Aurelius, for his own part, has a long history of mysterious business dealings with his Hispanic counterparts. Soon after we moved into our deluxe suite, he took on as a partner Benito, an elderly Mexican who shared his talents for crooked dealings and who, aside from his work washing and stealing clothes, had a retired female cop on the outside who put money on his books sometimes (which reminds me of another popular occupation among inmates: sweet-talking women). Aurelius and Benito spent at least half an hour each day scheming, usually to obscure ends. The only straightforward operation I witnessed was the one in which they both came into the cell, closed the door behind them, and immediately started pushing each other out of the way as they both tried to look through the door’s little vertical window at the same time. Then Benito said, “Now!” and they both went back out. They returned 20 seconds later with a large plastic tub they’d stolen from the laundry room, and which Aurelius kept under the bed, never using it for anything at all, ever. His hero, he told me once, was the Bhagwan.

Aurelius was a fraudster in the real world as well, having pled guilty to defrauding the post office. He would show up at a branch location and buy tens of thousands of dollars worth of stamps, ostensibly for his small business, with a hot check under a fake name. First, he’d put Liquid Band-Aid on his fingertips, thereby keeping off the prints. He was caught, he believes, because he didn’t cover one or two fingertips all the way, and because his prints were already on file with the FBI. At any rate, he said, before he defrauded the government by stealing stamps and reselling them to others, they defrauded him by lying about the Gulf of Tonkin incident and sending him to fight in Vietnam. He doesn’t note this as any sort of justification — like a minor deity, he is beyond good and evil — but merely as a sort of lesson.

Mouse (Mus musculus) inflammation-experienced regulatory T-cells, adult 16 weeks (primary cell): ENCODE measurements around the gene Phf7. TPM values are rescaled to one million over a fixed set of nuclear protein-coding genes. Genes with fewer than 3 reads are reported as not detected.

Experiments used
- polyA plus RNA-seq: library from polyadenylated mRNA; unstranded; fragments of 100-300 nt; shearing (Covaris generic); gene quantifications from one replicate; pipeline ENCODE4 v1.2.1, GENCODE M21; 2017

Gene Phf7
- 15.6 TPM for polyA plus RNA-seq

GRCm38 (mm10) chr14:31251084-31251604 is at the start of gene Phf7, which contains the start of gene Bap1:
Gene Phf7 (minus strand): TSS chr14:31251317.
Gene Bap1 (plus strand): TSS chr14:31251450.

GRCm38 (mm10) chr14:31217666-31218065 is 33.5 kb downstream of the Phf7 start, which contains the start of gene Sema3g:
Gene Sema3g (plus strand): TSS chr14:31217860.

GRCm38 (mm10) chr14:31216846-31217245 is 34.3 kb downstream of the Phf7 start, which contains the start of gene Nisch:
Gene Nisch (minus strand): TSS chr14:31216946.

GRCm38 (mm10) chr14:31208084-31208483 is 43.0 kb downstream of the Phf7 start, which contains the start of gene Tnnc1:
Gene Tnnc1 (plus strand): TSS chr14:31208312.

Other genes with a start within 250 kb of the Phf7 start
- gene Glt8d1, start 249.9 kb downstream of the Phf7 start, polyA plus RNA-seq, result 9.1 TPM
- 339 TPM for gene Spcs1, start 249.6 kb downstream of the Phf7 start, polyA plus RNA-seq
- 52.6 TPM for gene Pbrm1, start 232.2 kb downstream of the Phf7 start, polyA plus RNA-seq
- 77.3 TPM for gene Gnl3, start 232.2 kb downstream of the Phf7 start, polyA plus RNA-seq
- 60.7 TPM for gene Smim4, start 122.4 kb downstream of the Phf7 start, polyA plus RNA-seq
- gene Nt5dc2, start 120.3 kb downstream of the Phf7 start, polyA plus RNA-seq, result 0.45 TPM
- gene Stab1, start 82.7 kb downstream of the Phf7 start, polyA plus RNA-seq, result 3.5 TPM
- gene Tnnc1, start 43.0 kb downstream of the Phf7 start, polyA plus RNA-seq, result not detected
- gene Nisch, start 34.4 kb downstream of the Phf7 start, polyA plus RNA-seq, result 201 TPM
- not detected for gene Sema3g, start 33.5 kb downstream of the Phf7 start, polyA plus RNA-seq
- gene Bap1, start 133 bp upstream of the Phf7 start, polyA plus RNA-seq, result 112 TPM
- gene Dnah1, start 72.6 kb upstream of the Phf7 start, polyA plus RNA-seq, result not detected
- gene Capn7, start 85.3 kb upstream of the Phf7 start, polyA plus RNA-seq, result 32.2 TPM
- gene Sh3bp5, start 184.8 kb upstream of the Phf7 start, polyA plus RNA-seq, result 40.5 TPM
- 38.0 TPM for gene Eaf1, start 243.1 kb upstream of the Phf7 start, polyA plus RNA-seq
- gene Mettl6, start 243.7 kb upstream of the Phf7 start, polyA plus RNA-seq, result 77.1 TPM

I asked him for permission to write about his very genial brand of petty corruption, which he granted me on the condition that I wait until after his sentencing, which went down a month ago. He got a little less than four years, which was considered high; in a more typical fraud case, another guy who was here not long ago got about that much time for stealing half a million dollars from his insurance company. (I’m always interested in how much prison time is handed out to practitioners of unambiguous large-scale fraud, since not long ago the prosecutor in my own case was trying to hit me with a mandatory minimum sentence of 22 years just for copying and pasting an already-public link to a downloadable zip file that turned out to include credit card numbers — despite the fact that it’s perfectly clear from the chat logs that I was seeking emails for research purposes and didn’t know about the credit card numbers until after I had pasted the link, despite the fact that I’ve never expressed any interest in using anyone’s credit card numbers in the more than two years for which the FBI has logs of my online activity, despite the fact that other journalists linked to the exact same file, and despite the fact that I never even opened the file as shown by the government’s own forensics department. Incredibly enough, this is not even the most dishonest trick that the government has pulled in the course of its efforts to get me out of their hair for a couple of decades.)